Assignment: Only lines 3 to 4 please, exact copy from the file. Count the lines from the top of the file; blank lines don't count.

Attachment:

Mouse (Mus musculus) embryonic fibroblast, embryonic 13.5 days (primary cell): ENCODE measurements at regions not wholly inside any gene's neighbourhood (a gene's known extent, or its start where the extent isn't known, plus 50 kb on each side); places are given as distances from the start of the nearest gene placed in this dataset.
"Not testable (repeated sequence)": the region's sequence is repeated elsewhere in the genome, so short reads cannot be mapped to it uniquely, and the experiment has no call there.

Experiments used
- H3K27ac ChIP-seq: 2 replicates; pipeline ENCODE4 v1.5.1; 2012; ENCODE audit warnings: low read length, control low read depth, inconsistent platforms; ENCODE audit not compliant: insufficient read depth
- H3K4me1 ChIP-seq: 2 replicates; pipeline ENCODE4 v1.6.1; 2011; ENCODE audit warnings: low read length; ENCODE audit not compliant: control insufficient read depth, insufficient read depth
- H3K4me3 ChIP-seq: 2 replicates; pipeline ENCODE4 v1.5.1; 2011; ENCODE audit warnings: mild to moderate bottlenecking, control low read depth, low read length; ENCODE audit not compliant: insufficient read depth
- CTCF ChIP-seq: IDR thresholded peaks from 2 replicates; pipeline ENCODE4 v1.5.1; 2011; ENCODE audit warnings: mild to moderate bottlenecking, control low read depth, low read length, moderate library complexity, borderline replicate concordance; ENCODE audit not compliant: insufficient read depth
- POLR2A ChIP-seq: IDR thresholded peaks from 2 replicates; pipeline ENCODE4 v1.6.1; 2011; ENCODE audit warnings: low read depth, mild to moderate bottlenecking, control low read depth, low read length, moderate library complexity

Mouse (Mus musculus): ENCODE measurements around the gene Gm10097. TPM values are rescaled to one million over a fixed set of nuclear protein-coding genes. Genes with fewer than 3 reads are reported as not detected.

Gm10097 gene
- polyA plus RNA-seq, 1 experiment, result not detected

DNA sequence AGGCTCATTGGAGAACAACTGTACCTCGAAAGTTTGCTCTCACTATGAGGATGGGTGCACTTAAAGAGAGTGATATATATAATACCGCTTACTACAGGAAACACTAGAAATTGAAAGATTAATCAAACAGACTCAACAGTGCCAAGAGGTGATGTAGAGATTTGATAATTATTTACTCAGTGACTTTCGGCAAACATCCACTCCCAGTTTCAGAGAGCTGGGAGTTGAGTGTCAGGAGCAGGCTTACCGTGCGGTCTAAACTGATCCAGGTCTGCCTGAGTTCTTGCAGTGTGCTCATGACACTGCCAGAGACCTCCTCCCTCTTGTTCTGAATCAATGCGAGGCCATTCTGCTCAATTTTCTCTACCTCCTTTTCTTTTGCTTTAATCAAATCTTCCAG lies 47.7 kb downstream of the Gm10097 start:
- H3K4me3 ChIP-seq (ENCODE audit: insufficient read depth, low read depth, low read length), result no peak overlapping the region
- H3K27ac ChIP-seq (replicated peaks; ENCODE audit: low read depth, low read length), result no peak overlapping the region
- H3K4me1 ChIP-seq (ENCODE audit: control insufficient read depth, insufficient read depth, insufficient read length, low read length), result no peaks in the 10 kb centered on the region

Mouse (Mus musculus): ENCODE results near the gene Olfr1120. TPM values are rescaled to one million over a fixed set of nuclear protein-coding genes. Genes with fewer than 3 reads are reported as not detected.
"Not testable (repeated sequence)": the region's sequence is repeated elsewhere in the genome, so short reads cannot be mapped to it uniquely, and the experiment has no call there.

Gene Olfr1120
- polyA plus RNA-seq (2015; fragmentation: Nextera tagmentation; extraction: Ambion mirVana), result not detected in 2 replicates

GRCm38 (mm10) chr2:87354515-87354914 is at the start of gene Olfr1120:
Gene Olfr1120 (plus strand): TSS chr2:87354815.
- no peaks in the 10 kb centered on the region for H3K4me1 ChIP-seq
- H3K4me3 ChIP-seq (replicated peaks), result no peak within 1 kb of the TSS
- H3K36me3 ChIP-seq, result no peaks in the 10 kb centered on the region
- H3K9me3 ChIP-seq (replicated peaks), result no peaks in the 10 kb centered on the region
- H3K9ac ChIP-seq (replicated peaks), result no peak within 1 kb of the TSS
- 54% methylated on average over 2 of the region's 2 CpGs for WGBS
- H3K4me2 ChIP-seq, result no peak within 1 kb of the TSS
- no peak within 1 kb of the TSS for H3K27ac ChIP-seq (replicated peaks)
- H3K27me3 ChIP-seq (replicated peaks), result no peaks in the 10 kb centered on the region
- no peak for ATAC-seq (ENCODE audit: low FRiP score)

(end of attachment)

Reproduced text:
Experiments used
- H3K27ac ChIP-seq: 2 replicates; pipeline ENCODE4 v1.5.1; 2012; ENCODE audit warnings: low read length, control low read depth, inconsistent platforms; ENCODE audit not compliant: insufficient read depth